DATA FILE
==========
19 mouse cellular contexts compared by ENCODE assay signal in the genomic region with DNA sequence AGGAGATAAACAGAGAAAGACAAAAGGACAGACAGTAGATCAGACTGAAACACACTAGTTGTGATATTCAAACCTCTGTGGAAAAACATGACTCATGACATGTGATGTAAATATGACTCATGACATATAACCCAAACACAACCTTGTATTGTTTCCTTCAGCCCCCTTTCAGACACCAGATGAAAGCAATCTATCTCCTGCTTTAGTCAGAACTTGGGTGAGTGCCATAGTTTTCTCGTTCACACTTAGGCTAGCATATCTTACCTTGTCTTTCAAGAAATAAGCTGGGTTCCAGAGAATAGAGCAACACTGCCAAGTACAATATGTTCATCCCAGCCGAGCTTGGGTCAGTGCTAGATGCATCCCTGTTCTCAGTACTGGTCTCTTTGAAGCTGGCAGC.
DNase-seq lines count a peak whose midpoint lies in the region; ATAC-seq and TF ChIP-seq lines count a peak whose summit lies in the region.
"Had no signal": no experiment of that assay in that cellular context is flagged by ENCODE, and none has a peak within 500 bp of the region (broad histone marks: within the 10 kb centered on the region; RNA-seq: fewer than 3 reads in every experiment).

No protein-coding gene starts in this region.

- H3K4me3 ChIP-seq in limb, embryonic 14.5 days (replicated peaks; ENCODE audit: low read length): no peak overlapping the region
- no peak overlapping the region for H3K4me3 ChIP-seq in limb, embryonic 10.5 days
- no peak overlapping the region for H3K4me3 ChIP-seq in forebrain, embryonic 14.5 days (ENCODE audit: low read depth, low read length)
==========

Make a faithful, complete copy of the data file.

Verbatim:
19 mouse cellular contexts compared by ENCODE assay signal in the genomic region with DNA sequence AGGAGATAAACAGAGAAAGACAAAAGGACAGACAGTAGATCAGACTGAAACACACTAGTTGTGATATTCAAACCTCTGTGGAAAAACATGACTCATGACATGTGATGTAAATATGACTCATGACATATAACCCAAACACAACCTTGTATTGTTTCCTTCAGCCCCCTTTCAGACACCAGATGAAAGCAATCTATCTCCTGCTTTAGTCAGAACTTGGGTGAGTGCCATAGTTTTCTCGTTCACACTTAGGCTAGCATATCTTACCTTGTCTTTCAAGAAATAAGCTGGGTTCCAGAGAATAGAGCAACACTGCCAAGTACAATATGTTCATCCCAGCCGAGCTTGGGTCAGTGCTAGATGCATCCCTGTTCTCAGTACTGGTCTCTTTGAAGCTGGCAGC.
DNase-seq lines count a peak whose midpoint lies in the region; ATAC-seq and TF ChIP-seq lines count a peak whose summit lies in the region.
"Had no signal": no experiment of that assay in that cellular context is flagged by ENCODE, and none has a peak within 500 bp of the region (broad histone marks: within the 10 kb centered on the region; RNA-seq: fewer than 3 reads in every experiment).

No protein-coding gene starts in this region.

- H3K4me3 ChIP-seq in limb, embryonic 14.5 days (replicated peaks; ENCODE audit: low read length): no peak overlapping the region
- no peak overlapping the region for H3K4me3 ChIP-seq in limb, embryonic 10.5 days
- no peak overlapping the region for H3K4me3 ChIP-seq in forebrain, embryonic 14.5 days (ENCODE audit: low read depth, low read length)